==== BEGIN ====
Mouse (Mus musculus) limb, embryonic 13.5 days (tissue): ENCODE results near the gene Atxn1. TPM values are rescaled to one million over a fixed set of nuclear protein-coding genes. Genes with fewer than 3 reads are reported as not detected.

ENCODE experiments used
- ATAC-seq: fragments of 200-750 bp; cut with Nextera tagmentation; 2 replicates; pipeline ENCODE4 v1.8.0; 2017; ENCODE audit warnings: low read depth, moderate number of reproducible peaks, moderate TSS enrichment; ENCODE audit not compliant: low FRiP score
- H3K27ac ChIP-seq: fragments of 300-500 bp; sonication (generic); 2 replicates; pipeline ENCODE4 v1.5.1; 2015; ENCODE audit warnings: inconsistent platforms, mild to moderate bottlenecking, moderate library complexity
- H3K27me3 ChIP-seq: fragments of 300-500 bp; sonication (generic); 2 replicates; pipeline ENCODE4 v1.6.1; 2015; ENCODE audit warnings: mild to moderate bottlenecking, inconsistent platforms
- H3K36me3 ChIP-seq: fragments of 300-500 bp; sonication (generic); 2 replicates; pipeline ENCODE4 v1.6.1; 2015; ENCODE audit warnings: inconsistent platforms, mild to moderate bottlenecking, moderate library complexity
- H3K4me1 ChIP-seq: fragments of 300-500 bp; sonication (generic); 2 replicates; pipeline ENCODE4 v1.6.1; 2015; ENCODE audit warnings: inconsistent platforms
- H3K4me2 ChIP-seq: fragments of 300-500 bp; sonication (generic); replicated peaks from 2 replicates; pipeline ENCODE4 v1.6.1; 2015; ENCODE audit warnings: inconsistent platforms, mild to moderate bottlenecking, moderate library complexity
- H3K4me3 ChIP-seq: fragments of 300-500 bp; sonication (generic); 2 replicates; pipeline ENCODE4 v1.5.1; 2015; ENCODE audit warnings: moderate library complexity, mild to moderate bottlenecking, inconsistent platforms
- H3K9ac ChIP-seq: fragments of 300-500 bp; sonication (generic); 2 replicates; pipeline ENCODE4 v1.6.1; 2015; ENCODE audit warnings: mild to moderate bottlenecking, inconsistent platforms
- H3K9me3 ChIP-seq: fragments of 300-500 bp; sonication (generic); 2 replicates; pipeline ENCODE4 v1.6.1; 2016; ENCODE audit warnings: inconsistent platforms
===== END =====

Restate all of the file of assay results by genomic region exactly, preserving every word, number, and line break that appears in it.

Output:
Mouse (Mus musculus) limb, embryonic 13.5 days (tissue): ENCODE results near the gene Atxn1. TPM values are rescaled to one million over a fixed set of nuclear protein-coding genes. Genes with fewer than 3 reads are reported as not detected.

ENCODE experiments used
- ATAC-seq: fragments of 200-750 bp; cut with Nextera tagmentation; 2 replicates; pipeline ENCODE4 v1.8.0; 2017; ENCODE audit warnings: low read depth, moderate number of reproducible peaks, moderate TSS enrichment; ENCODE audit not compliant: low FRiP score
- H3K27ac ChIP-seq: fragments of 300-500 bp; sonication (generic); 2 replicates; pipeline ENCODE4 v1.5.1; 2015; ENCODE audit warnings: inconsistent platforms, mild to moderate bottlenecking, moderate library complexity
- H3K27me3 ChIP-seq: fragments of 300-500 bp; sonication (generic); 2 replicates; pipeline ENCODE4 v1.6.1; 2015; ENCODE audit warnings: mild to moderate bottlenecking, inconsistent platforms
- H3K36me3 ChIP-seq: fragments of 300-500 bp; sonication (generic); 2 replicates; pipeline ENCODE4 v1.6.1; 2015; ENCODE audit warnings: inconsistent platforms, mild to moderate bottlenecking, moderate library complexity
- H3K4me1 ChIP-seq: fragments of 300-500 bp; sonication (generic); 2 replicates; pipeline ENCODE4 v1.6.1; 2015; ENCODE audit warnings: inconsistent platforms
- H3K4me2 ChIP-seq: fragments of 300-500 bp; sonication (generic); replicated peaks from 2 replicates; pipeline ENCODE4 v1.6.1; 2015; ENCODE audit warnings: inconsistent platforms, mild to moderate bottlenecking, moderate library complexity
- H3K4me3 ChIP-seq: fragments of 300-500 bp; sonication (generic); 2 replicates; pipeline ENCODE4 v1.5.1; 2015; ENCODE audit warnings: moderate library complexity, mild to moderate bottlenecking, inconsistent platforms
- H3K9ac ChIP-seq: fragments of 300-500 bp; sonication (generic); 2 replicates; pipeline ENCODE4 v1.6.1; 2015; ENCODE audit warnings: mild to moderate bottlenecking, inconsistent platforms
- H3K9me3 ChIP-seq: fragments of 300-500 bp; sonication (generic); 2 replicates; pipeline ENCODE4 v1.6.1; 2016; ENCODE audit warnings: inconsistent platforms